My Traits

Looking at getting an official diagnosis, I’m having to think about why I think I may have ASD. A lot of people don’t realise that I’m this way because I’ve become very good at “masking”, as most females with ASD do. It’s a reason why so many more males are diagnosed than females. Anyway, here’s the list I’m working on:

Sensory, Sensitivity and Motor Issues:

  • Very picky eater, yet the dislike of food is almost always down to texture and temperature rather than taste – I gravitate towards crunchy or chewy foods, chips have to be over cooked, I don’t like sandwiches unless the bread is toasted, and toast has to be buttered while hot so the butter melts I’ve always disliked most vegetables and beans due to the texture.
  • Very sensitive to scents. Musky fragrances can trigger a migraine, floral fragrances are irritating. I only ever use unscented laundry detergent. Unpleasant smells make me gag very easily.
  • As a child, I used to have meltdowns going to school because I couldn’t bear my teacher’s body odour. It was bad enough for me for the teacher and headteacher to have to hold a meeting with me and my mum.
  • I get really irritated if someone sprays a perfume near me.
  • Certain sounds can be too distracting to focus.
  • I’m very clumsy and have no coordination. I’m often tripping over my own feet or walking into things.
  • I can often learn the theory of something but I’m unable to show it in practice. For example, I find music theory very easy, but I struggle to play an instrument.

Social and Language Issues:

  • I’m very shy. If someone is in my way, I often don’t feel comfortable saying “excuse me” to get them to move.
  • I’ve always been told I’m selfish or insensitive, and people used to find me rude as a child as I would say offensive things without realising.
  • I’ve always hated working in groups.
  • I’ve never fitted in with a group of friends. I’ve found I could often join friendship groups at school, but always as an outsider. The others would often socialise outside of school but I usually didn’t.
  • Preferred to stay inside and play on my own as a child, or read, even when all the other kids played outside.
  • Making friends was never an issue, but keeping friends was.
  • As an adult I have social anxiety that can feel very severe at times. Socialising is exhausting and never feels worth it.
  • I’d rather do things by myself that a lot of females like to do in groups or with partners – shopping, cinema, travelling, eating out.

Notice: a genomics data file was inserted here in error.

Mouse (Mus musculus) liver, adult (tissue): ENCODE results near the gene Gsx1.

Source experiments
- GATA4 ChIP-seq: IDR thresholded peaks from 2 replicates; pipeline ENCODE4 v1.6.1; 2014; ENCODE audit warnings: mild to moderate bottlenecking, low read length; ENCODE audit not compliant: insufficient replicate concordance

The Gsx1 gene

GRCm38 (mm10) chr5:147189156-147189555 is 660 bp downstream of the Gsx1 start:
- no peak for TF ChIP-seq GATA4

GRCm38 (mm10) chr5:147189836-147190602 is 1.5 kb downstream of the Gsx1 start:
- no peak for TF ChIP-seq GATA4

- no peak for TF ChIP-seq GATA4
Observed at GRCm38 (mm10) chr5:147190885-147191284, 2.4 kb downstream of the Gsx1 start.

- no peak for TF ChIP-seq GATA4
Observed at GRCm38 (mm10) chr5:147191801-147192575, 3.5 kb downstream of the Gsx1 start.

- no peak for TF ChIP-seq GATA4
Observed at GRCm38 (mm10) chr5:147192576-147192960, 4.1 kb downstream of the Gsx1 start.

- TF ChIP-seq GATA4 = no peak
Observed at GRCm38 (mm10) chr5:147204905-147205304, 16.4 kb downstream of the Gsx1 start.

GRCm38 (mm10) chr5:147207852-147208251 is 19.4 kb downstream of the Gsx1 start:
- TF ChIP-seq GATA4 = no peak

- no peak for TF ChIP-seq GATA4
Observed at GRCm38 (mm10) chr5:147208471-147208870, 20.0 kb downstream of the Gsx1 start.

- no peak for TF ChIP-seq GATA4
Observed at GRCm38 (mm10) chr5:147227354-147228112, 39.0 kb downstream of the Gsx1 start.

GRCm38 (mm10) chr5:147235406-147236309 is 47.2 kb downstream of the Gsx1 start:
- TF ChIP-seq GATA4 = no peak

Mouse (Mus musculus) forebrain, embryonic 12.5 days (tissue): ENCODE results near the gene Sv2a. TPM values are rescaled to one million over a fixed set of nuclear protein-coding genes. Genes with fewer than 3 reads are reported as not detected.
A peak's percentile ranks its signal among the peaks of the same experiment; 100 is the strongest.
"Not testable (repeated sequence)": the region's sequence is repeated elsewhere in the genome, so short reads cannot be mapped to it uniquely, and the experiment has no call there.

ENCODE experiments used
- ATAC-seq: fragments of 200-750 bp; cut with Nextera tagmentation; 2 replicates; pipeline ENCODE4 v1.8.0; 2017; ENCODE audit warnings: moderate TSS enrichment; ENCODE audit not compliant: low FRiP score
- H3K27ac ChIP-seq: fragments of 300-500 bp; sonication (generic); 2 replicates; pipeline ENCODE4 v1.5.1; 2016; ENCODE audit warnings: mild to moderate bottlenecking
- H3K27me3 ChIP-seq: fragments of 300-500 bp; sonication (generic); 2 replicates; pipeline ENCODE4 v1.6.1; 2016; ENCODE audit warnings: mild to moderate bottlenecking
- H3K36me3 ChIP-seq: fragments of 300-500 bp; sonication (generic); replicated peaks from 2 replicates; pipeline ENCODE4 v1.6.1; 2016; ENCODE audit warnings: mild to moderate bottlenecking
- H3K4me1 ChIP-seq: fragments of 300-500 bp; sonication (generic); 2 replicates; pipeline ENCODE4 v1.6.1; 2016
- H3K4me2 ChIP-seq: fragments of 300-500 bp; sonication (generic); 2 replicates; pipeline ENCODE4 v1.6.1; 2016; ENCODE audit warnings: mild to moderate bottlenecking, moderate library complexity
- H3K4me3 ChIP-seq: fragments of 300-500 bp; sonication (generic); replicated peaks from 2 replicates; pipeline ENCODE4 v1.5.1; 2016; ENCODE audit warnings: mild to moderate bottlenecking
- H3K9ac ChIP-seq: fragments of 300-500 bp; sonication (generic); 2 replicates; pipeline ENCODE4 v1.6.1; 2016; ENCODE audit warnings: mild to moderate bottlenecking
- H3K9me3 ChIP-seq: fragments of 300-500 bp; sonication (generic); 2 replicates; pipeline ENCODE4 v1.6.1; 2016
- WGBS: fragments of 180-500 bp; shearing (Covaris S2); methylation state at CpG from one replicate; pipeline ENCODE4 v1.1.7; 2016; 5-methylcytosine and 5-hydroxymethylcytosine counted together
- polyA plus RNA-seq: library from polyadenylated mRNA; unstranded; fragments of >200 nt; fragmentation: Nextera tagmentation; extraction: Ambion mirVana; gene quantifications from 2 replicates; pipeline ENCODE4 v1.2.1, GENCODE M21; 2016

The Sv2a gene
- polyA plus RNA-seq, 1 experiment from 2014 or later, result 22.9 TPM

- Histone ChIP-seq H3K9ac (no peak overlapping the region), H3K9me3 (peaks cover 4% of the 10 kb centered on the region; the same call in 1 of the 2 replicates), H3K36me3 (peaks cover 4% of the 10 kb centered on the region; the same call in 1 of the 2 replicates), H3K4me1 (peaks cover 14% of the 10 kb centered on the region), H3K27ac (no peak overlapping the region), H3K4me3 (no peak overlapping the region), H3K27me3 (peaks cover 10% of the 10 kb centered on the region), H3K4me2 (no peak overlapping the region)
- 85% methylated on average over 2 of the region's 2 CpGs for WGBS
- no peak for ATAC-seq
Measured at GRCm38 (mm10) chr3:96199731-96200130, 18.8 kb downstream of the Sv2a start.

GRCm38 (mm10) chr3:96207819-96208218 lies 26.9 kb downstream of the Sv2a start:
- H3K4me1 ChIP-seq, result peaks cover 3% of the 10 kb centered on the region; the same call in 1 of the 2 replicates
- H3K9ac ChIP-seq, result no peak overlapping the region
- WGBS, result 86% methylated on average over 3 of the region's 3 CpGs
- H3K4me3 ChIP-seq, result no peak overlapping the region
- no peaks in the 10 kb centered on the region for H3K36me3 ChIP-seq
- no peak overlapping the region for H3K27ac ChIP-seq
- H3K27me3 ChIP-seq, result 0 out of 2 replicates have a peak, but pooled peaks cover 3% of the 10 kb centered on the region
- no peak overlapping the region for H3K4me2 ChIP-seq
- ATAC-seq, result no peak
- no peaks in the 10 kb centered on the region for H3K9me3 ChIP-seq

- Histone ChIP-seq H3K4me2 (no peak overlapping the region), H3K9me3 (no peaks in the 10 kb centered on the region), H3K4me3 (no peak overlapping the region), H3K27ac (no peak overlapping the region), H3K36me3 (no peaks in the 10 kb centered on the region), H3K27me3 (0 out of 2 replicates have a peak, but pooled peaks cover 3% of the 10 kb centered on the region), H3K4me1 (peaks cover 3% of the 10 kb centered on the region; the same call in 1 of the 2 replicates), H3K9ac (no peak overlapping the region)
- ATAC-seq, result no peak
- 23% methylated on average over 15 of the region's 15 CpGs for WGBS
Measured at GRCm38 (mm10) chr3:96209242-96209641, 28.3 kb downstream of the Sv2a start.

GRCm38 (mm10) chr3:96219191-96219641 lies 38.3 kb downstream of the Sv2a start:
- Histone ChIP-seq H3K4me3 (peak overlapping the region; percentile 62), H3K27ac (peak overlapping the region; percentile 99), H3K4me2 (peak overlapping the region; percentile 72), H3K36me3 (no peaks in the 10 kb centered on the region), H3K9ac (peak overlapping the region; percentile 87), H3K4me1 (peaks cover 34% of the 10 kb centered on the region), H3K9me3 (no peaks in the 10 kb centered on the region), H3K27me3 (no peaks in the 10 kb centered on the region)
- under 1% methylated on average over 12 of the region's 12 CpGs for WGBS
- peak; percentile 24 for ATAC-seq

• Socialising in a group is very stressful for me. It feels like each person is speaking a different language. If several people are talking at once I can’t follow anything. If more than one person is talking to me I want to put my hands over my ears and scream.
  • I struggle with knowing when it’s “my turn” to speak.
  • I hate being interrupted because it’s so hard for me to talk, and I feel like I can’t pick up from the point I was interrupted at and have to start at the beginning.
  • I don’t always pick up on sarcasm and can get very offended by “banter”, things said in jest.
  • I’m always the last to get jokes, and usually need them explaining. It’s very upsetting for me when I don’t understand them.
  • I’m told I overshare, or say too much. I’m told to stop talking about certain things in front of everyone.
  • I’m told that people find me annoying because I’m loud and squeaky, or they think I sound like a child.
  • I’m often told to stop shouting when I never even knew I was.
  • I find it difficult to tell when I’ve offended someone or made them jealous unless they tell me. They usually don’t understand how I could not be aware that they would be feeling that.
  • Once I’m focussing on a small detail of what someone has said, I can’t process the rest of the conversation.
  • People call me a know-it-all, but that’s because while being of higher than average intelligence, I will only state facts as facts if I’m 100% certain of them, and if I’m not, I will check them because I hate not knowing something.
  • I have often found myself in awkward situations with men that I haven’t realised were flirting. There have been countless occasions where I’ve ended up feeling like I’ve had to sleep with someone because I’ve realised I’ve led them on by welcoming their “friendliness”.
  • I’ve never had a long term relationship because I’m too hard work.
  • It’s very rare I connect with anyone so when I do, I become too obsessed with them and push them away.
  • I hate when people assume they know what I’m thinking because they’re usually wrong.
  • People often use me and take advantage, because I can be very generous in an attempt to make and keep friends. I usually end up lending people money and never getting it back.
  • I’ve had people ask why I have to be so precise, for example, if they ask the time, I give it to the nearest minute. I doesn’t feel honest saying “quarter past three” if it is 3:16.